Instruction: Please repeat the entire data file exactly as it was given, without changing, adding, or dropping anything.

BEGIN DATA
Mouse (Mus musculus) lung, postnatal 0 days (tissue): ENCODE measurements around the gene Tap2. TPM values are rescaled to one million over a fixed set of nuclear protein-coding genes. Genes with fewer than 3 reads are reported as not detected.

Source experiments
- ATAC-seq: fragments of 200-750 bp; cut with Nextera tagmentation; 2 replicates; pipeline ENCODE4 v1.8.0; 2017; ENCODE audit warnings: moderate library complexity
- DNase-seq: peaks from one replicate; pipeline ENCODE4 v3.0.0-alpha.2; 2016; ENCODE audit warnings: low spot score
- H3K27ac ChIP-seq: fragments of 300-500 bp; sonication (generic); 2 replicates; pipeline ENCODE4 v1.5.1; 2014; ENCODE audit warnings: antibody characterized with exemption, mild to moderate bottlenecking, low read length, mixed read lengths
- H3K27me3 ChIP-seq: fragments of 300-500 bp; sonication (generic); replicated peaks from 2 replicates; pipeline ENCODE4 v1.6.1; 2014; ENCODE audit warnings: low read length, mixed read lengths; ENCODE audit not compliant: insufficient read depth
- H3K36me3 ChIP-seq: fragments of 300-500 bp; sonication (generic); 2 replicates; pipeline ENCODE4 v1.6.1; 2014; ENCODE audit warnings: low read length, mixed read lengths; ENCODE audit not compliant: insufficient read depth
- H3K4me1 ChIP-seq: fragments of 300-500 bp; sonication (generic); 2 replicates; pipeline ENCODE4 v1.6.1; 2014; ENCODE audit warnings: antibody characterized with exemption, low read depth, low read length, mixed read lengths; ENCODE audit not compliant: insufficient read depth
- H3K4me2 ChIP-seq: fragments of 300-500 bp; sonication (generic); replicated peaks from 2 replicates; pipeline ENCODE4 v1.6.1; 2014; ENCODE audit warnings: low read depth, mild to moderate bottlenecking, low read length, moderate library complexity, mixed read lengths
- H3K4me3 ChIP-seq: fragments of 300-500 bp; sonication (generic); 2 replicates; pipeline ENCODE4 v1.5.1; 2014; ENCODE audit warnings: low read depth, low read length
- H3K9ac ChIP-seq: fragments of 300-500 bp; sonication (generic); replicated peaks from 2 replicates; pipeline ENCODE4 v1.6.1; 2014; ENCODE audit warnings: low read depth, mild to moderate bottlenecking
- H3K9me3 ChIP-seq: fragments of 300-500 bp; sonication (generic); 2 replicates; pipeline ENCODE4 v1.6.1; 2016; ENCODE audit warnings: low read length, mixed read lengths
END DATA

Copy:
Mouse (Mus musculus) lung, postnatal 0 days (tissue): ENCODE measurements around the gene Tap2. TPM values are rescaled to one million over a fixed set of nuclear protein-coding genes. Genes with fewer than 3 reads are reported as not detected.

Source experiments
- ATAC-seq: fragments of 200-750 bp; cut with Nextera tagmentation; 2 replicates; pipeline ENCODE4 v1.8.0; 2017; ENCODE audit warnings: moderate library complexity
- DNase-seq: peaks from one replicate; pipeline ENCODE4 v3.0.0-alpha.2; 2016; ENCODE audit warnings: low spot score
- H3K27ac ChIP-seq: fragments of 300-500 bp; sonication (generic); 2 replicates; pipeline ENCODE4 v1.5.1; 2014; ENCODE audit warnings: antibody characterized with exemption, mild to moderate bottlenecking, low read length, mixed read lengths
- H3K27me3 ChIP-seq: fragments of 300-500 bp; sonication (generic); replicated peaks from 2 replicates; pipeline ENCODE4 v1.6.1; 2014; ENCODE audit warnings: low read length, mixed read lengths; ENCODE audit not compliant: insufficient read depth
- H3K36me3 ChIP-seq: fragments of 300-500 bp; sonication (generic); 2 replicates; pipeline ENCODE4 v1.6.1; 2014; ENCODE audit warnings: low read length, mixed read lengths; ENCODE audit not compliant: insufficient read depth
- H3K4me1 ChIP-seq: fragments of 300-500 bp; sonication (generic); 2 replicates; pipeline ENCODE4 v1.6.1; 2014; ENCODE audit warnings: antibody characterized with exemption, low read depth, low read length, mixed read lengths; ENCODE audit not compliant: insufficient read depth
- H3K4me2 ChIP-seq: fragments of 300-500 bp; sonication (generic); replicated peaks from 2 replicates; pipeline ENCODE4 v1.6.1; 2014; ENCODE audit warnings: low read depth, mild to moderate bottlenecking, low read length, moderate library complexity, mixed read lengths
- H3K4me3 ChIP-seq: fragments of 300-500 bp; sonication (generic); 2 replicates; pipeline ENCODE4 v1.5.1; 2014; ENCODE audit warnings: low read depth, low read length
- H3K9ac ChIP-seq: fragments of 300-500 bp; sonication (generic); replicated peaks from 2 replicates; pipeline ENCODE4 v1.6.1; 2014; ENCODE audit warnings: low read depth, mild to moderate bottlenecking
- H3K9me3 ChIP-seq: fragments of 300-500 bp; sonication (generic); 2 replicates; pipeline ENCODE4 v1.6.1; 2016; ENCODE audit warnings: low read length, mixed read lengths